UPDATE 4/29: It was another crazy night last night with multiple strong tornadoes and some debris balls. Rainfall is also starting to be a problem, with 4-10 inches of rain causing flooding in much of the area.
The dreaded "UK" meaning "Unknown" showed up again last night. This means that the radar cannot understand what it's picking up - it's not rain, it's not insects or birds, it's not hail or snow. It's debris being lofted by a tornado near Louisville, Miss. (a "debris ball"):
UPDATE: Another aerial drone video is now available of the Vilonia, Ark., tornado damage here, and Brian has uploaded another one:
UPDATE: The NWS in Little Rock now has a web page up on the tornadoes. It looks like the supercell that tracked over 70 miles last night will be split into at least two tornado tracks, each about half of that (more to be determined later today).
ORIGINAL POST (Monday, April 28, 2014):
Deadly storms struck last night in Oklahoma and Arkansas. The tornadoes were well predicted (on a regional basis) up to a week in advance. What you never know is where exactly they will hit, but one supercell thunderstorm traveled over 100 miles, dropping a tornado for at least 70 miles last night:
At one point, you could see the "debris ball" on radar, and a 3-D slice showed the debris being carried up thousands of feet into the tornado:
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This was a term basically unheard of five years ago, but now Dual-Pole NEXRAD radar has high enough resolution to pick out the debris (dirt, trees, cars, houses) lofted into the air by twisters, and the Correlation Coefficient product tags it as non-weather radar returns, confirming the horror. And now, one of the first aerial damage videos, taped before the TV stations could get their helicopters up, showing search-and-rescue in progress:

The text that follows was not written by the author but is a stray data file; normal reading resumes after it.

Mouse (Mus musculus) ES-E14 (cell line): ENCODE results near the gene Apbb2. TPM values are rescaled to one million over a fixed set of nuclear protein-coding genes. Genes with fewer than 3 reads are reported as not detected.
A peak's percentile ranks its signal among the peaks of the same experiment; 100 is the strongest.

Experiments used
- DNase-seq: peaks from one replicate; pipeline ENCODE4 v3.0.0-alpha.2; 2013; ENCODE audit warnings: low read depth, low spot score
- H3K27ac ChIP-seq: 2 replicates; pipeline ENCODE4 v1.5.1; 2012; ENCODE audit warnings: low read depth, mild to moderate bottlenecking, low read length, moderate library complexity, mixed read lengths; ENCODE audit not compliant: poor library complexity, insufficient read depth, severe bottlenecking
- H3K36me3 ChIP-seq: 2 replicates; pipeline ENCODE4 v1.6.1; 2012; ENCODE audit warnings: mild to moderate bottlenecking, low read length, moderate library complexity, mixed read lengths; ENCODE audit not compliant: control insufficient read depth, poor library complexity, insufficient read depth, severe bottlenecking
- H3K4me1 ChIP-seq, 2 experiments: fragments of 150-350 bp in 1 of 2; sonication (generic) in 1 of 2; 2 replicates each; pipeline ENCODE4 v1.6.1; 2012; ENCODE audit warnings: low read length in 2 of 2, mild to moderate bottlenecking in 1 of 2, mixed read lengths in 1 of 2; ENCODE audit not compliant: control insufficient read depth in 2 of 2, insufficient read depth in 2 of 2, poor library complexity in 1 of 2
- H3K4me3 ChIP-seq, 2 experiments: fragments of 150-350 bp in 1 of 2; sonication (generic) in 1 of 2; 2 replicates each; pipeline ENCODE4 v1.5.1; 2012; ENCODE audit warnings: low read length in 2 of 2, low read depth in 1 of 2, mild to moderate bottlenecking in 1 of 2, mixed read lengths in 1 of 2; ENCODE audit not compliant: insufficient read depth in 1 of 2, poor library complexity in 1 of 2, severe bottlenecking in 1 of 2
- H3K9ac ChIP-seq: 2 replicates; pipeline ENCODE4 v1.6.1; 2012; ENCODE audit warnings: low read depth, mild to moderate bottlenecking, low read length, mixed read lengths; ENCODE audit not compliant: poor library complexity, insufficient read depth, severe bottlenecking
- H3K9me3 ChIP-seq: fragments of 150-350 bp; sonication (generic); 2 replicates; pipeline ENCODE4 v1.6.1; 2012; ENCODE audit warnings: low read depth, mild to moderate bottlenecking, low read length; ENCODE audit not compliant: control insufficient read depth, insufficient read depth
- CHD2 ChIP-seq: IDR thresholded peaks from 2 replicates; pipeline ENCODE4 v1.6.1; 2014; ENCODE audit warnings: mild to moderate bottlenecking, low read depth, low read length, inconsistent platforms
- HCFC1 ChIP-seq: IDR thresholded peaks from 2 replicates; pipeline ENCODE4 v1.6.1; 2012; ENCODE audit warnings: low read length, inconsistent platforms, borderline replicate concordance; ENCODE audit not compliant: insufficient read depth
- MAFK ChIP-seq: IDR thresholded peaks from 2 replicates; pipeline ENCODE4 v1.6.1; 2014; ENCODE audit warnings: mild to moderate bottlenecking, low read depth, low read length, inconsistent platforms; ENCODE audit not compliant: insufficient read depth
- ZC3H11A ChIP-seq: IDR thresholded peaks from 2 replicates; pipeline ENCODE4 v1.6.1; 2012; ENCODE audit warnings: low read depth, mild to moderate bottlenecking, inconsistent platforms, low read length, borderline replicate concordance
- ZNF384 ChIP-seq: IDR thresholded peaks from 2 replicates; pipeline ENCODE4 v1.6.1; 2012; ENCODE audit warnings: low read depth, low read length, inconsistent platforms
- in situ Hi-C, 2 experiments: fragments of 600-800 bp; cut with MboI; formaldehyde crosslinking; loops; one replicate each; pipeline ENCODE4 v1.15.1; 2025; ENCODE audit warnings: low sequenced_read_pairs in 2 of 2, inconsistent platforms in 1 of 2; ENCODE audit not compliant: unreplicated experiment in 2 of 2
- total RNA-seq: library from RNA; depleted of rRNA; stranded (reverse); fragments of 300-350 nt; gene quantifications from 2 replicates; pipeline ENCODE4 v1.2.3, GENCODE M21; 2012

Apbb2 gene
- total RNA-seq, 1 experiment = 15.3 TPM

This was shot by storm chaser Brian Emfinger, who had consulted with me back in December about the DJI Phantom drone, and I'm glad he was able to get a hold of one of these for the Spring 2014 chase season. I was quoted in this AccuWeather.com news story saying:
This kind of footage helps get out the word out (about the tornado destruction) in a compelling way that hopefully increases awareness of the disaster, ultimately leading to more donations to those in need. When coordinated and shared with emergency personnel, this type of video could even help in a search-and-rescue situation and could help the efficiency of National Weather Service storm surveys. As AccuWeather's Mike Smith says: "This Idea's Time Has Come."
If you missed the radar last night, here is what the impressive storm looked like on radar reflectivity, velocity, and correlation coefficient:
The flooding situation in China continues to worsen and it may now be the second-worst disaster to ever hit the nation.
This week is the 20-year anniversary of Hurricane Bertha, and I met her at the coast of North Carolina.
Here's a public service announcement poster I've created to ensure that kids are being "thunderstorm safe" with Pokemon GO.
On Friday evening, a line of severe thunderstorms knocked down hundreds of trees and cut power to Wilkes County, NC.
Fifteen years ago, residents in the Southeast had no idea that Tropical Storm Allison would go on a nine-state rampage, flooding communities for over two weeks before finally moving out to sea.
We had a small heat burst last night in Bradford, Pennsylvania, when a collapsing thunderstorm sent the temperature up by 5 degrees around midnight.